Housing Groups 'Revolt' over Toronto's Proposed Land Transfer Tax

Written by Posted On Wednesday, 27 June 2007 17:00

The City of Toronto's Executive Committee has unanimously approved a staff recommendation that a new land transfer tax be implemented for home buyers. The tax would double current land transfer rates, and result in another $4,200 in taxes for the average Toronto home buyer. The proposal will go before the full City Council in July.

The Toronto Real Estate Board (TREB) says the tax would give Toronto the highest land transfer tax in Canada and the second highest in North America.

Bob Finnigan, president of the Building Industry and Land Development Association (BILD) says that if the measure is passed, City Council "may be facing a tax revolt, not to mention trouble at re-election time."

TREB president Dorothy Mason says the tax, which would match the land transfer tax already paid to the Province of Ontario, is unfair because "the city doesn't provide any land transfer related services, so this tax is just a way of forcing home buyers to pay for services for everyone."

She says, "Many home buyers will have no choice but to take money from their down payment to pay this tax, which would mean extra mortgage interest and higher mortgage insurance premiums. For the most vulnerable, this means that the second land transfer tax will actually cost over $15,000. The city will literally be forcing people to take out a mortgage to pay a tax. That is unfair," Mason says.

Under the current provincial system, first-time buyers of new homes and condos are eligible for a rebate of $2,000. The city is looking at providing a similar rebate for its tax.

However, Finnigan says the land transfer tax proponents "give short shrift to housing affordability, choosing to believe that the tax will be magically absorbed. The inconvenient truth of the matter is that this tax is paid by home buyers as an adjustment on closing so the only ones taking the hit will be the buyers themselves."

The proposed tax is "regressive because the tax burden is higher for low income households," says the Real Property Association of Canada (REALpac). The proposal calls for a 0.5 per cent tax on sales up to $55,000; one per cent for sales between $55,000 and $250,000; 1.5 per cent for sales from $250,000 to $400,000, and two per cent for sales over $400,000. REALpac says the thresholds are too low, asking how many $55,000 homes are sold in the City of Toronto. The average MLS sale in the Greater Toronto Area in mid-June was $384,576.

The City of Toronto was granted the authority to impose taxes by the City of Toronto Act, which came into force on January 1. The city says it needs more revenue to keep up with its expenses, which are not being covered by current property tax levels. For several years, Toronto and other Ontario cities have been at odds with the province because the cost of expensive social services programs have been downloaded onto the municipalities.

The city's staff report on the proposals says Toronto "needs to consider alternatives to property taxes, which for residents are already increasing at about the rate of inflation plus an amount to improve the economic competitiveness of the tax rates applying to the city's non-residential property classes."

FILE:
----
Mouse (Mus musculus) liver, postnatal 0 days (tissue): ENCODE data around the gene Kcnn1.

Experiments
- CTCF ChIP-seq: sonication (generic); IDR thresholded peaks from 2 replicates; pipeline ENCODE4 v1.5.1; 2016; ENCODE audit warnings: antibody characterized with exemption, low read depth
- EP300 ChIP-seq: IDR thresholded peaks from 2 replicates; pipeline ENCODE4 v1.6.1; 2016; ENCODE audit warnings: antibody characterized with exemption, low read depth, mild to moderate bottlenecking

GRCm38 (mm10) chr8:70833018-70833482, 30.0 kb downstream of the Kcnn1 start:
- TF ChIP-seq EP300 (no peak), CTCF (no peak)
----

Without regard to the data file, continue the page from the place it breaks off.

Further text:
Already this year, the city has implemented new user fees for garbage collection, and it has hiked water rates. In addition to the land transfer tax proposal, the City Council will vote on a Personal Vehicle Ownership Tax of $60 per personal vehicle per year, and $30 for motorcycles. It is also looking at new taxes for alcohol sold in stores and for billboards.

"The revenue from these taxes is intended to support increased investment in municipal priorities, including city-building initiatives in areas including transportation (transit and roads), parks and recreation, culture and climate change," says the staff report. "However, some portion of the new tax revenues will be required to bridge the fiscal shortfall in 2008, depending on the provincial announcement to upload social service programs back to the province and off the property tax base. These funds will be applied only to core municipal services and not used to fund provincial services such as social assistance and housing."

But critics at four public consultations said the city could do without new tax revenue if it did a better job of managing its finances.

"The sad irony is that the City of Toronto land transfer tax runs completely contrary to the province's efforts to curb urban sprawl," says Finnigan. "People will drive across town to save a few cents on gas, so if anyone thinks they won't cross a regional border to save more than $4,000, they are dreaming in Technicolor."

TREB says that hundreds of its members have already sent emails to Toronto Mayor David Miller and all members of council to oppose the tax. "We plan to keep up the fight," says Mason.

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Jim Adair

Jim Adair has been writing about Canadian real estate, home building and renovation issues for more than 40 years. He is the former editor of Canada’s leading trade magazine for real estate professionals, as well as several home building, décor and renovation titles. You can contact him at [email protected]

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